For example, if a patient has a corneal ulcer, Dr. Gerson’s first option is Zymaxid (gatifloxacin 0.5%, Allergan). If the pharmacy doesn’t have that in stock, he’s ready with his second choices, Moxeza (moxifloxacin 0.5%, Alcon) or Besivance. If neither of those is available, Dr. Gerson would ask what is in stock in the same drug class, followed by considering a generic that would be a close equivalent. 

Challenge #3: How do you effectively manage patients who have allergies, are taking other medications for concomitant disease, or are nursing/pregnant?
Know the issues that may arise from the patient’s medical history, such as:

• Managing medication allergies. A careful medication history almost always reveals the class of medications to which the patient may be allergic or sensitive, says Dr. Bartlett. It is usually possible to select an alternate drug class that can be safely prescribed, he adds.

The ‘Non-Prescribing’ and Rx Switch Challenge
What do you do when a patient assumes he or she needs a prescription and expects you to get out your Rx pad before leaving the office?

This non-prescribing challenge is a common one, Dr. Gerson says. “If someone comes in with a watery, red eye that looks viral, it’s a challenge to satisfy the patient without an antibiotic fix.”

In this case, explain that the condition is viral like the flu. And, in the same way an oral antibiotic is ineffective against the flu, an antibiotic eye drop won’t help either, Dr. Gerson says.

Another Rx conundrum is when an ER or primary care doctor refers a patient to you, and the patient has already purchased a drug the referring doctor has prescribed that you don’t think will work. “It’s even more of a challenge if you want to prescribe them a brand drug, but the prescription they got from the emergency room cost $4 and the drug you want them to buy instead is $60,” Dr. Gerson says.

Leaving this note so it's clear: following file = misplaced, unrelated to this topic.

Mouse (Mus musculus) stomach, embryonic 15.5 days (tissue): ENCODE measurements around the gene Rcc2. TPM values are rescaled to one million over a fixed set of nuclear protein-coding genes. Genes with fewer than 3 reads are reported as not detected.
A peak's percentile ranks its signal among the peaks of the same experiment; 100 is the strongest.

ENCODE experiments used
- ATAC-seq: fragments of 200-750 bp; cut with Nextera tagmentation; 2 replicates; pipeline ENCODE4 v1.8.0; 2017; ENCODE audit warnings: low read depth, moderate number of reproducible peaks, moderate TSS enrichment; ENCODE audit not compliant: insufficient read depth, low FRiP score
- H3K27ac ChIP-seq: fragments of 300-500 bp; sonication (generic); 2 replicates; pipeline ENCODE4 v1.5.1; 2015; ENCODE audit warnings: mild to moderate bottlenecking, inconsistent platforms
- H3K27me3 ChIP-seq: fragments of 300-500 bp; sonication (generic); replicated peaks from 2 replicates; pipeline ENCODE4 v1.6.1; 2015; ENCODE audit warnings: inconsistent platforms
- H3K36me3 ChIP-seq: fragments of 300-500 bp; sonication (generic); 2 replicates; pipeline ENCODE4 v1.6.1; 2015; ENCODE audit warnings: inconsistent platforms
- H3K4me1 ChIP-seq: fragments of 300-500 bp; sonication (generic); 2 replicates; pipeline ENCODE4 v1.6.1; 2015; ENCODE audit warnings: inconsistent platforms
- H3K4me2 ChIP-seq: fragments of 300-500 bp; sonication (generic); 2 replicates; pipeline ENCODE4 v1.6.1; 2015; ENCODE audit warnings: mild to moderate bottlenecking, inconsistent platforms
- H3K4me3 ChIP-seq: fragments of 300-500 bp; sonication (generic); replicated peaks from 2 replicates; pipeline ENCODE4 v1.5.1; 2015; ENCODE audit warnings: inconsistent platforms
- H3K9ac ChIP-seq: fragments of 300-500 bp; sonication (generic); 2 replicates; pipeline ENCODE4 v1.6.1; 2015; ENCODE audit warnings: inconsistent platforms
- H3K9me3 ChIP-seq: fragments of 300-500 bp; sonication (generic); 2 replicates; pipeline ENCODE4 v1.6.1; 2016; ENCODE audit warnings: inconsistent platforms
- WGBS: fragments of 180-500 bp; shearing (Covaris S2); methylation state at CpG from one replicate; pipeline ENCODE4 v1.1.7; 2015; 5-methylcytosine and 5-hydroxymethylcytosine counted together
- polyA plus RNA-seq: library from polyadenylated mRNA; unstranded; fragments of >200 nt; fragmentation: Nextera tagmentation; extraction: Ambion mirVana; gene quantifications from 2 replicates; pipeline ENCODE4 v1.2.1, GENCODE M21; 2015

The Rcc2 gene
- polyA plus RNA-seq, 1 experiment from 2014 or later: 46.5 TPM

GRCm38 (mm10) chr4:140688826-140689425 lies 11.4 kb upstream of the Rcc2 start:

If the patient has already started the other medication and has had no improvement by the time he or she comes to see you, the discussion is easier. However, it’s more difficult if the patient has been on the other drug for only a day or two.

“It’s a delicate situation,” Dr. Gerson says. “You don’t want to discredit the other physician who saw them. You need to tell the patient, ‘I know the other doctor gave you a prescription for an antibiotic, but I would really like you to try this because I think it is going to work much better.’ It’s important to explain and be up front with the patient.”

Dr. Gaddie finds many of his glaucoma patients can become allergic to brimonidine. The drug, developed in the late 1990s, was originally formulated at 0.2%.“There was a 15% to 20% allergy rate for glaucoma patients taking this drug,” Dr. Gaddie says. Allergan subsequently lowered the concentration but maintained the drug’s efficacy, and the allergy problem was for the most part mitigated, he says.

 However, that original 0.2% concentration was used in the development of Combigan (brimonidine 0.2%/timolol 0.5%, Allergan) and Simbrinza (brinzolamide 1%/ brimonidine 0.2%, Alcon). 

“The problem is the development of this combo agent started before the newer concentration of brimonidine was available, so these two combination medicines contain the higher percentage formulation of brimonidine and its higher rate of allergy,” Dr. Gaddie says. “So for patients who are allergic, it knocks out two or three glaucoma medications.” 

In such cases, Dr. Gaddie tries a different class of medications or even considers laser trabeculoplasty as an option. 

• Cautious concomitant prescribing. Doctors often treat patients for ophthalmic conditions who are also on other concomitant medications for systemic diseases, he adds. For example, topical beta-blockers are staple glaucoma drugs, but the patient may also be taking oral beta-blockers for their blood pressure. Studies have found the concomitant use of topical and oral beta-blocker drugs reduces the efficacy of both.1 

Other patients have systemic medical conditions such as asthma, COPD, heart failure and arrhythmias, so the optometrist needs to aware of the patient’s health history and not put the patient at cardiac or pulmonary risk when using a beta-blocker or alpha agonists, for example, Dr. Gaddie says. 

“You really need to stay on top of the literature to recognize the trade names of certain drugs,” he says. “There are newer drugs that maybe we weren’t exposed to when we were in optometry school, but it’s still our responsibility to stay up-to-date and make sure there are no contraindications to any topical medications.”